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Persistence of anticancer activity in berry extracts after simulated gastrointestinal digestion and colonic fermentation.

Brown, E. M., McDougall, G. J., Stewart, D., Pereira-Caro, G., González-Barrio, R., Allsopp, P., Magee, P., Crozier, A., Rowland, I. and Gill, C. I. R. (2012) Persistence of anticancer activity in berry extracts after simulated gastrointestinal digestion and colonic fermentation. PLoS ONE, 7 (11). e49740. ISSN 1932-6203

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To link to this item DOI: 10.1371/journal.pone.0049740

Abstract/Summary

Fruit and vegetable consumption is associated at the population level with a protective effect against colorectal cancer. Phenolic compounds, especially abundant in berries, are of interest due to their putative anticancer activity. After consumption, however, phenolic compounds are subject to digestive conditions within the gastrointestinal tract that alter their structures and potentially their function. However, the majority of phenolic compounds are not efficiently absorbed in the small intestine and a substantial portion pass into the colon. We characterized berry extracts (raspberries, strawberries, blackcurrants) produced by in vitro-simulated upper intestinal tract digestion and subsequent fecal fermentation. These extracts and selected individual colonic metabolites were then evaluated for their putative anticancer activities using in vitro models of colorectal cancer, representing the key stages of initiation, promotion and invasion. Over a physiologically-relevant dose range (0-50 µg/ml gallic acid equivalents), the digested and fermented extracts demonstrated significant anti-genotoxic, anti-mutagenic and anti-invasive activity on colonocytes. This work indicates that phenolic compounds from berries undergo considerable structural modifications during their passage through the gastrointestinal tract but their breakdown products and metabolites retain biological activity and can modulate cellular processes associated with colon cancer.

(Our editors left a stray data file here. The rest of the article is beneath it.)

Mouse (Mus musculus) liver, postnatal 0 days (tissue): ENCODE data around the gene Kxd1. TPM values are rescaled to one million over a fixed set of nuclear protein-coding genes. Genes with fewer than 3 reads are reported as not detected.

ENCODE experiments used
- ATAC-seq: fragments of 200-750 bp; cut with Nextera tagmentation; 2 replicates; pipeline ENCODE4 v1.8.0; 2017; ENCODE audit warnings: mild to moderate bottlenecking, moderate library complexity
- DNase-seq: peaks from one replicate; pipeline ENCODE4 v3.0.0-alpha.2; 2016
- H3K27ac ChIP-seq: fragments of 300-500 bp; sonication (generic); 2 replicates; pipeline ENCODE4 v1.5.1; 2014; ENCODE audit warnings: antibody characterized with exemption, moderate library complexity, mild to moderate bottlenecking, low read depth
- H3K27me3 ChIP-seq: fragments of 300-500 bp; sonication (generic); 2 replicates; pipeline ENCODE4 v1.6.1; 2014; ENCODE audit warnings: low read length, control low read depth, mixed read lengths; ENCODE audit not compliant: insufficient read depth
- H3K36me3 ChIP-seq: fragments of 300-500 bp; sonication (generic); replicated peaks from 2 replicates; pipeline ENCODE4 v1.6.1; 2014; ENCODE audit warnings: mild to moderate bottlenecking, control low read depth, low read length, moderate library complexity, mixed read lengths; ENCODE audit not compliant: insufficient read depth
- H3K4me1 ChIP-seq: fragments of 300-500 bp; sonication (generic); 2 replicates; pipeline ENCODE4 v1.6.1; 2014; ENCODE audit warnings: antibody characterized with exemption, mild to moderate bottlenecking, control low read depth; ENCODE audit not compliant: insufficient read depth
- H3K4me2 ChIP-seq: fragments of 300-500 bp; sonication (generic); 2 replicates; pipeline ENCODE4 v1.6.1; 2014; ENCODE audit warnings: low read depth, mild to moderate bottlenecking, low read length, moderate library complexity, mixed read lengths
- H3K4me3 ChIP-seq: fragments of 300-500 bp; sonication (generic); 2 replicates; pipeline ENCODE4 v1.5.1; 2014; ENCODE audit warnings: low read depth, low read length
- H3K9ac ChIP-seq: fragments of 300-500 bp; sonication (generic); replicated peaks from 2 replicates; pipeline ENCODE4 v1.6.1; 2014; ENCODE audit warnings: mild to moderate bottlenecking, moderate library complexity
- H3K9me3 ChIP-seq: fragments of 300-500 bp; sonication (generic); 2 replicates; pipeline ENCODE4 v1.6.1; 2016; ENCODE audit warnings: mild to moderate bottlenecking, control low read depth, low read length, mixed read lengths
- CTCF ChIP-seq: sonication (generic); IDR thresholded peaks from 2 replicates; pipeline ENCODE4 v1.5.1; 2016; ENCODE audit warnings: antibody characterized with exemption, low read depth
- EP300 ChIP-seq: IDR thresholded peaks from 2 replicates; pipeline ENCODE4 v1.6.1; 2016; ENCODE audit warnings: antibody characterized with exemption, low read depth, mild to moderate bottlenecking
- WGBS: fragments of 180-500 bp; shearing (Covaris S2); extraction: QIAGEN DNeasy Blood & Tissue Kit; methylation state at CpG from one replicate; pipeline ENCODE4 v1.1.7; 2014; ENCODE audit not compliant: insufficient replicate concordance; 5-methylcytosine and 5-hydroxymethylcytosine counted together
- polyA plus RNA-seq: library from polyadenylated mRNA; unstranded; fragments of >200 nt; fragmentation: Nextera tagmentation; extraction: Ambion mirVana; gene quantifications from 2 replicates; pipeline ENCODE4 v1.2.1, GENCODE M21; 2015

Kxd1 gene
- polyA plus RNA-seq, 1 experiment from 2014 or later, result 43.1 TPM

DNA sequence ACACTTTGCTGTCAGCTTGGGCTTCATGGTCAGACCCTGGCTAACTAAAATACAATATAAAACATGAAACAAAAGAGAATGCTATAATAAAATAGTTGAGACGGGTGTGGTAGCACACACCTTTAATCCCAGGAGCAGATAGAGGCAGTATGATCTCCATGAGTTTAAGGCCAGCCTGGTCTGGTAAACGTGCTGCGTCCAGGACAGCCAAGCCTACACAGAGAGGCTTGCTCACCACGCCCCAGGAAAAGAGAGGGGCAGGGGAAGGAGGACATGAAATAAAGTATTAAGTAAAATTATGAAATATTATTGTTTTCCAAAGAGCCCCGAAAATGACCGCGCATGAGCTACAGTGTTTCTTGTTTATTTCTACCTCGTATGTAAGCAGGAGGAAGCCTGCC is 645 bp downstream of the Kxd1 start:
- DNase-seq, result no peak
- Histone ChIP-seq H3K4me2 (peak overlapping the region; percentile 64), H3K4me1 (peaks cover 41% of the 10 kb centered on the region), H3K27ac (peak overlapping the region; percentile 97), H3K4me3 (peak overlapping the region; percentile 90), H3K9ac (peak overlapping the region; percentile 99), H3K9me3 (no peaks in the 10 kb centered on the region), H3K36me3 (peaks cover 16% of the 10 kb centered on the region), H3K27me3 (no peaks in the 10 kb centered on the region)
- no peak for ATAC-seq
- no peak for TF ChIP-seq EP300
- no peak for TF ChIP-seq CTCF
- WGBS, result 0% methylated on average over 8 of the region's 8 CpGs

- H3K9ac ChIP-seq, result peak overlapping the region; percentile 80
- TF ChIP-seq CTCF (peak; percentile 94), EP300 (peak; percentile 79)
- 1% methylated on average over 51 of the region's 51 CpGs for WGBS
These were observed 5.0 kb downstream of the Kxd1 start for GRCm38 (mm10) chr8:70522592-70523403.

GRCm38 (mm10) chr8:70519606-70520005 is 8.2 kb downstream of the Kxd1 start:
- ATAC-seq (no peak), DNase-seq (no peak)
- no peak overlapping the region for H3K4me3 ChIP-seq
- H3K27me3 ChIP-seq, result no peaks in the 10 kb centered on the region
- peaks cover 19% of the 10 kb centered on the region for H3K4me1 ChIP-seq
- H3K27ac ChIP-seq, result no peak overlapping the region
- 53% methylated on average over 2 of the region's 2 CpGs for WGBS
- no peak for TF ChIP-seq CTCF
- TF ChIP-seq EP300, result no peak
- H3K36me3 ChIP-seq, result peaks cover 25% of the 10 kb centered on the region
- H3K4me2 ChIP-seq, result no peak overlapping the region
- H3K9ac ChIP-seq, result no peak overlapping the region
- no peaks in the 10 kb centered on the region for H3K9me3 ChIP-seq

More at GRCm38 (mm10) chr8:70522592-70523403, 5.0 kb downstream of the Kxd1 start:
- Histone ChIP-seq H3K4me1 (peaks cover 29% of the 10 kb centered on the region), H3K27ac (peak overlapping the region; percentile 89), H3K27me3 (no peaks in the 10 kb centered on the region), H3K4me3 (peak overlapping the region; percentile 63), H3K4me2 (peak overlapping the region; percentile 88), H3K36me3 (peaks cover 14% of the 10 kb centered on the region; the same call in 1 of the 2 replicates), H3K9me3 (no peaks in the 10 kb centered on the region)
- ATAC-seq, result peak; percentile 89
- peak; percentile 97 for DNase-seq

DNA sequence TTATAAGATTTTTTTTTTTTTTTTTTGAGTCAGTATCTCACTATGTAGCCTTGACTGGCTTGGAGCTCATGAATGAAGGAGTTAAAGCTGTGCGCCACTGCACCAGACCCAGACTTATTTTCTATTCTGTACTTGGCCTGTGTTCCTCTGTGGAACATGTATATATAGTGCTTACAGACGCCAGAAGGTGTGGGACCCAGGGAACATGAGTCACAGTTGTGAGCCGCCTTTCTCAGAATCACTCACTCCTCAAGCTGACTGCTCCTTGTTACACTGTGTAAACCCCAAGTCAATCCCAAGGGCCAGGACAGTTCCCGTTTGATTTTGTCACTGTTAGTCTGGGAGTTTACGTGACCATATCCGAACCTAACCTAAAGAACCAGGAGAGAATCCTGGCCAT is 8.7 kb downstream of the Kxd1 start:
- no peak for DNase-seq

Item Type:Article
Refereed:Yes
Divisions:Faculty of Life Sciences > School of Chemistry, Food and Pharmacy > Department of Food and Nutritional Sciences > Human Nutrition Research Group
ID Code:30240
Publisher:Public Library of Science

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